(Of interest here may be the fact that only one letter arrived postage-due. an altered perception of the costs and rewards of helping. This lends credence to the hypothesis that there are additional mechanisms which mediate the relationship between good mood and helpfulness.171. Study II gave us the opportunity to extend the generality of our findings. This was done in order to demonstrate that the effect was not due to an attempt on the part of experimental subjects to "return" the found money.164 on Mon. we felt. Second. Since the letter was unstamped. and two in which each letter bore a stamp. but to an increased optimism.jstor. Differential helping occurred.org/terms . would be a first step in allowing such an interpretation. through the use of a new experimental location. Study II was conducted at the city's main station of the Penn-Central Railroad (30th Street Station). and that this difference in money accounted for the difference between conditions in number of people who mailed the letter. we performed a second study which replicated Study I and added conditions using stamped envelopes.FEELING GOOD AND HELPING 145 accidentally left behind. except that there were four conditions in all: two in which subjects found unetamped envelopes. Method Subjects and locale. Qr merely to their being financially better able to afford the postage. However. As before.67. Design and procedure.) Thus. We would like to suggest that increased helping when in a positive mood state is not due to an actually increased ability to afford the helpful act. The use of stamped letters eliminated the issue of postage cost. Eighty percent of the subjects of Study II were black. even though only a minimal amount of attention was required for noticing the lost letter. and even though the helping did not entail social interaction. an alternative interpretation of the results is plausible. It could be argued that subjects who received the dime might simply be better able to afford the $. subjects were male and female adults who were alone and who made telephone calls at designated telephone booths. Although there were no differences between the sexes on this measure. however. while Study I had been conducted at an airport and at a train station which served predominantly suburban commuters. Results Table 2 presents a summary of the findings. Study II.procedure of Experiment II were identical with those described above for Experiment I. 20 Jun 2016 02:27:57 UTC All use subject to http://about. the data are This content downloaded from 149. it was sent by someone in the dime condition.08 postage. The design and.

164 on Mon. A Fisher Exact Test revealed that. 1968. subjects who had unexpectedly received a dime took the unstamped letter with them significantly more often than did Control subjects (p < . Gaertner and Bickman. but it broadens the base of the observed effect of feeling good on helping. This content downloaded from 149.org/terms . Feldman. 20 Jun 2016 02:27:57 UTC All use subject to http://about. Behavior Qf Subjects in Each Condition Unstamped Letter Stamped Letter Condition Mailed Left Mailed Left Letter Letter Letter Letter Found Dime Males 4 Females Total 1 3 7 6 0 1 4 10 1 0 1 Did Not Find Dime Males 0 Females Total 6 1 1 3 9 4 0 4 4 5 9 presented by sex for your interest. Discussion The addition of Study II allows us to say that the results obtained in the first experiment were not due solely to a greater ability on the part of the "dime" subjects to afford the cost of postage. 1971). Hornstein et al. or ethnic identification as a variable in helping (Bryan and Test.146 SOCIOMETRY TABLE 2 Experiment 2: For Stamped and Unstamped Letter. in general. socioeconomic. it can be seen from Table 2 that the same effect held when the letter already bore a stamp (p < . It indicates that the relationship holds true in divergent locations and for both whites and blacks. The same study conducted at other locations might well yield different findings.jstor. as in Study I. 1967. 1972. 1969.67. there have been several interesting studies involving racial.005). Piliavin et al. Moreover. 1968.005).171.. but at the same time represent a restricted range of economic subcultures. Recently.. We feel that these subject sources do provide. In addition. The present study does not make such comparisons directly. Wispe' and Freshley. Study II revealed that the effect appears in both the predominantly black and predominantly white samples. socioeconomically different populations.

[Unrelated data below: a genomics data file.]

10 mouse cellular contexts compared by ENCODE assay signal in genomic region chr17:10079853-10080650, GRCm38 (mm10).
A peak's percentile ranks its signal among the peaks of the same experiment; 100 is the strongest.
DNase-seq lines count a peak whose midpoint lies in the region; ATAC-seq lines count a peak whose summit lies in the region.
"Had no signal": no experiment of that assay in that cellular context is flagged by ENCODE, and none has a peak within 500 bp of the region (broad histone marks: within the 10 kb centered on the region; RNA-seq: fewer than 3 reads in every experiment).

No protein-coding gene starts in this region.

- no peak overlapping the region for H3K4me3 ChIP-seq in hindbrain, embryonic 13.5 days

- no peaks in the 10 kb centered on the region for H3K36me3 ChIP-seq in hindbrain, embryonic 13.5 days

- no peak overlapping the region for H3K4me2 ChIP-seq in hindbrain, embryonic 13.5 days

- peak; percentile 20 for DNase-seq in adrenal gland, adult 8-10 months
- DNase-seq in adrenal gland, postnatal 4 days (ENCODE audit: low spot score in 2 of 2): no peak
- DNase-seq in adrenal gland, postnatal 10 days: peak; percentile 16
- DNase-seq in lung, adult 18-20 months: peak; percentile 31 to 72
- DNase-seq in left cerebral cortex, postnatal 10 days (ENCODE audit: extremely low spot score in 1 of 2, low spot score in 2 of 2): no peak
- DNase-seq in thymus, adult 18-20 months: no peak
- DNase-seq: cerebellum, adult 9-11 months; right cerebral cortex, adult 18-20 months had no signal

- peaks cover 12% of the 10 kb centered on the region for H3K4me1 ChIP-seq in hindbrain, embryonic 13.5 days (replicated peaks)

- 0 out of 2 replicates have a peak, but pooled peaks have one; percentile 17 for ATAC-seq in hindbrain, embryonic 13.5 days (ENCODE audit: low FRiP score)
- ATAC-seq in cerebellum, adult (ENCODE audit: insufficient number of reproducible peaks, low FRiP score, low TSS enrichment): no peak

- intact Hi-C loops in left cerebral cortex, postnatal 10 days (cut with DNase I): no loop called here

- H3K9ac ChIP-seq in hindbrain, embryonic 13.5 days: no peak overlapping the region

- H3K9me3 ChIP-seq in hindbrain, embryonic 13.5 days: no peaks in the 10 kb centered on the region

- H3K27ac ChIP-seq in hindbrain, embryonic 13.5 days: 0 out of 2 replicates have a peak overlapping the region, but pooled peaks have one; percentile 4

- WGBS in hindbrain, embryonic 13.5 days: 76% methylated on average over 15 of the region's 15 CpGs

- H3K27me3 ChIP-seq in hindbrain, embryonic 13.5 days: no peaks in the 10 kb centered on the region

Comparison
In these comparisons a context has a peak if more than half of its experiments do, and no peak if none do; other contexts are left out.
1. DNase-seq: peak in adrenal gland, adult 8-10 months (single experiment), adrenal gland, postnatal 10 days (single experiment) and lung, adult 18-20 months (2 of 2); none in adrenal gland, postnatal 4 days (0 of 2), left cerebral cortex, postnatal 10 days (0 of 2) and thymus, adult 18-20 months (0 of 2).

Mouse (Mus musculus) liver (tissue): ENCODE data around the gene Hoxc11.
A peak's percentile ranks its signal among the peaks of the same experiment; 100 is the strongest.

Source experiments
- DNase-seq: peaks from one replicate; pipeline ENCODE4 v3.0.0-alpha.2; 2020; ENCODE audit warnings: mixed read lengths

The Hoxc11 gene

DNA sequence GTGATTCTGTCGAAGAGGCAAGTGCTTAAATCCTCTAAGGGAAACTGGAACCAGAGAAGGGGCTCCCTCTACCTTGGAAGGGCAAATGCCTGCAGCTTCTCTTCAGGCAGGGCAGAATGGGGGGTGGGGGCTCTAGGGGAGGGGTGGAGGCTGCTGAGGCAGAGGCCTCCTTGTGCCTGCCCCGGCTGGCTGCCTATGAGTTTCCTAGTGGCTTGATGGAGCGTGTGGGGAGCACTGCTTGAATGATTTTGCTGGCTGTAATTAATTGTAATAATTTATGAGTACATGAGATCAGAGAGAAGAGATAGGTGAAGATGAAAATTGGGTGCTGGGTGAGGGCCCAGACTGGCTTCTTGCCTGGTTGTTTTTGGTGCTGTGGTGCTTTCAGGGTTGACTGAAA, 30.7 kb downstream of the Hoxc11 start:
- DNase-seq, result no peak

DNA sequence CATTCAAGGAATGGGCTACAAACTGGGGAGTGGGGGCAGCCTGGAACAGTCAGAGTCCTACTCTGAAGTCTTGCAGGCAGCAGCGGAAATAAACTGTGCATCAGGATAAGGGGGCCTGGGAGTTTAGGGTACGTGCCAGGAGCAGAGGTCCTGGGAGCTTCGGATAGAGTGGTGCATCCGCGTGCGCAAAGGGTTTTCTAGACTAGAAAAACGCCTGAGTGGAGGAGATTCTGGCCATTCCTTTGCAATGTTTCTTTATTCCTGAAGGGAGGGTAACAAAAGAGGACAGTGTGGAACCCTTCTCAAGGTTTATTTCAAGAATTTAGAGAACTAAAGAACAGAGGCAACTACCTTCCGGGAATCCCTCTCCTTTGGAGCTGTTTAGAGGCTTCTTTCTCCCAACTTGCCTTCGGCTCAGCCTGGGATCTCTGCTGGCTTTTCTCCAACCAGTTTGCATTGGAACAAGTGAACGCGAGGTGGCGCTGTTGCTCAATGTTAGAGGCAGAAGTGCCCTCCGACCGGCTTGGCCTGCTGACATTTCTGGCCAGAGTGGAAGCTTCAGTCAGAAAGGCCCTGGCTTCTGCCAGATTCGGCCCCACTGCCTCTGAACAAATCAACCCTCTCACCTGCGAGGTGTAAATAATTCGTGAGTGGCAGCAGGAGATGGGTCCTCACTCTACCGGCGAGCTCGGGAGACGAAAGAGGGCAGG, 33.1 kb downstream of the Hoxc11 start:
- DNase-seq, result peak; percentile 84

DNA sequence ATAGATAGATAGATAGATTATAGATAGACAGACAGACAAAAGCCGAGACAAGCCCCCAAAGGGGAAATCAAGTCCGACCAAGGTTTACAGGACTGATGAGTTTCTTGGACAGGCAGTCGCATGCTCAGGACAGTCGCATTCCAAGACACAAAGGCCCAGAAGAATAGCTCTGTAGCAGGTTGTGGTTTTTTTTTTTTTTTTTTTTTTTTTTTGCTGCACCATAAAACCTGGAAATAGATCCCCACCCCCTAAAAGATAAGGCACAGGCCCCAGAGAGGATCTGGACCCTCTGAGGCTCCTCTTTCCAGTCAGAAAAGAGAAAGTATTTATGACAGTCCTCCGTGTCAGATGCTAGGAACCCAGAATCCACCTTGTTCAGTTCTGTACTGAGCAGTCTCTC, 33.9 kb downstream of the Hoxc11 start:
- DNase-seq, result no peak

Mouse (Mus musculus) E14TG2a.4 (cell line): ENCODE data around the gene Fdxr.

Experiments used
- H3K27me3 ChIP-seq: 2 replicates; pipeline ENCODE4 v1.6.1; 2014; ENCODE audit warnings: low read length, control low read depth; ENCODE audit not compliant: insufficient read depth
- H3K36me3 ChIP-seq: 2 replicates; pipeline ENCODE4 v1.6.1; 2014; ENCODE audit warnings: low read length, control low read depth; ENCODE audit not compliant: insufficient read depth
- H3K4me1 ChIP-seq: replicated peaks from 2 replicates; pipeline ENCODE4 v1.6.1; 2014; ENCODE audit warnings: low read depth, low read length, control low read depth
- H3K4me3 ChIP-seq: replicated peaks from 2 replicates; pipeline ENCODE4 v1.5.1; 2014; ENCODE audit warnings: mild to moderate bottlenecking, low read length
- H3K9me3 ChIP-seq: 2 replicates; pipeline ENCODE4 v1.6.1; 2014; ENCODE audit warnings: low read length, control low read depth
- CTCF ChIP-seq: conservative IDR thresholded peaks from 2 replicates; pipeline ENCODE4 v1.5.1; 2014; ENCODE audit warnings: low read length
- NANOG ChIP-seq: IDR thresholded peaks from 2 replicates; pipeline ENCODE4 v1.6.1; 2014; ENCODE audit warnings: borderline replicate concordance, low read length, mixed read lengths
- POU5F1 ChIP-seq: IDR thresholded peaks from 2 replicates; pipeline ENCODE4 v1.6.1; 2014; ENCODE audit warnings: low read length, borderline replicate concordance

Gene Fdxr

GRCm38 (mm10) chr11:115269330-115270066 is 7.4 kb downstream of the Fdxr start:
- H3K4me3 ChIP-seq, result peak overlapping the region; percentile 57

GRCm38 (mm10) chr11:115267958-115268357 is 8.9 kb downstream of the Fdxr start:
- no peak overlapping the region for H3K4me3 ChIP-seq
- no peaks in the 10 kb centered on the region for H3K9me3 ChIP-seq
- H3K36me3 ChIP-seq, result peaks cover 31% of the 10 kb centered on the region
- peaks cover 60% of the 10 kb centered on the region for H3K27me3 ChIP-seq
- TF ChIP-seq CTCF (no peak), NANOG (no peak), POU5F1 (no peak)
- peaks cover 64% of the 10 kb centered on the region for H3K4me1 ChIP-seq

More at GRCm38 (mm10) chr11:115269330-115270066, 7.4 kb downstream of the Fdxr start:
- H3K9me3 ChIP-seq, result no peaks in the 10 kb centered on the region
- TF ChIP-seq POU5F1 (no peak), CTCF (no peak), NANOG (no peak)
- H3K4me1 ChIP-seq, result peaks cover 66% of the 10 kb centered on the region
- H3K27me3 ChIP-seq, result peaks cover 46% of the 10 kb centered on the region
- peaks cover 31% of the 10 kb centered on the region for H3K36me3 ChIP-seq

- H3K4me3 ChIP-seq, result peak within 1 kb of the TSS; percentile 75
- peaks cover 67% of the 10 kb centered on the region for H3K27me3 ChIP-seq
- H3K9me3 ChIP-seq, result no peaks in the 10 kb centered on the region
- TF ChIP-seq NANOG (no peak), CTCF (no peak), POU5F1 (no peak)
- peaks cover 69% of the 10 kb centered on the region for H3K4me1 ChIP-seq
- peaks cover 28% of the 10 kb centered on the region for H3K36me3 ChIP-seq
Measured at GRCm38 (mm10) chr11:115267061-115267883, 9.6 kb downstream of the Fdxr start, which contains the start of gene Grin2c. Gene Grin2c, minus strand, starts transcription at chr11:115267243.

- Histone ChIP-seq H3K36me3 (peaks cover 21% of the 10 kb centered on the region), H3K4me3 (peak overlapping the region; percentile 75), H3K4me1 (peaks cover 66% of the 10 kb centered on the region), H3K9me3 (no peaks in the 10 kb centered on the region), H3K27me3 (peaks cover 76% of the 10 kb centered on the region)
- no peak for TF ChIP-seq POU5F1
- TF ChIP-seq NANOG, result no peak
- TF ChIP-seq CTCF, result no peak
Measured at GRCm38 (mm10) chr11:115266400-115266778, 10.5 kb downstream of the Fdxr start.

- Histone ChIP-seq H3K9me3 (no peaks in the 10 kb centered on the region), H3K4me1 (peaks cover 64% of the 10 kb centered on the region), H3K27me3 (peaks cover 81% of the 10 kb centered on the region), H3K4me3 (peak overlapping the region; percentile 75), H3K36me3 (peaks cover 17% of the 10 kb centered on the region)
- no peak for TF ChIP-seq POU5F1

A. H. Wispe." Journal of Personality and Social Psychology 6:400-407.org/terms . E.. and sympathetic helping behavior: The broken bag caper. This content downloaded from 149." Journal of Personality and Social Psychology 17:59-65. empathy.171. attention. A. Isen. J. and L. Test 1967 "Models and helping: Naturalistic studies in aiding behavior. Rodin and J." Journal of Personality and Social Psychology 24:91-101." Journal of Personality and Social Psychology 20:218-222. Bickman 1971 "A nonreactive indicator measure of racial discrimination: The wrong number technique. and M. Bryan. and L. sex. Isen. manner. This implies that desire for social contact is not the only mediator of the observed relationship." Journal of Personality and Social Psychology 4:664-669. Piliavin 1969 "Good Samaritanism: An underground phenomenon?" Journal of Personality and Social Psychology 13:289-299. it does not rule out the possibility that variables such as desire for social contact may affect the association between feeling good and helping in a secondary. Fisch and M. REFERENCES Aderman.. Hornstein. However. possibly cumulative." Journal of Personality and Social Psychology 14:141-148. Levin 1972 "The effect of feeling good on helping: Cookies and kindness. S. M. M. 1972 "Elation. Freshley 1971 "Race. I. and reactions to dthers: The Warnm glow of success. since all subjects were aware of the lost letter. A. M. 1972) cannot be accounted for solely in terms of differential awareness of the need for help. Berkowitz 1970 "Observational set. Aderman.FEELING GOOD AND HELPING 147 The results of the two studies. D. A. E. Holmes 1968 "Influence of a model's feeling about his behavior and his relevance as a comparison other on observers' helping behavior.164 on Mon. failure. H." Journal of Personality and Social Psychologj 15 :294-301. L. L. Gaertner." Journal of Personality and Social Psychology 10:222-226. D.jstor. B. and W.67. and helping." Journal of Personality and Social Psychology 10:202-214. The results also suggest that the opportunity for social interaction need not be present in order for good mood to lead to helping. 1970 "Success. Piliavin. Berkowitz. and social responsibility. 1968 "Response to compatriot and foreigner who seek assistance. F. H. G. taken together. Conner 1966 "Success. and H. depression and helping behavior. provide evidence that the connection between feeling good and helping obtained in the earlier "dime" study (Isen and Levin. and P. 20 Jun 2016 02:27:57 UTC All use subject to http://about. A. J. Feldman." Journal of Personality and Social Psychology 21:384-388. R. failure.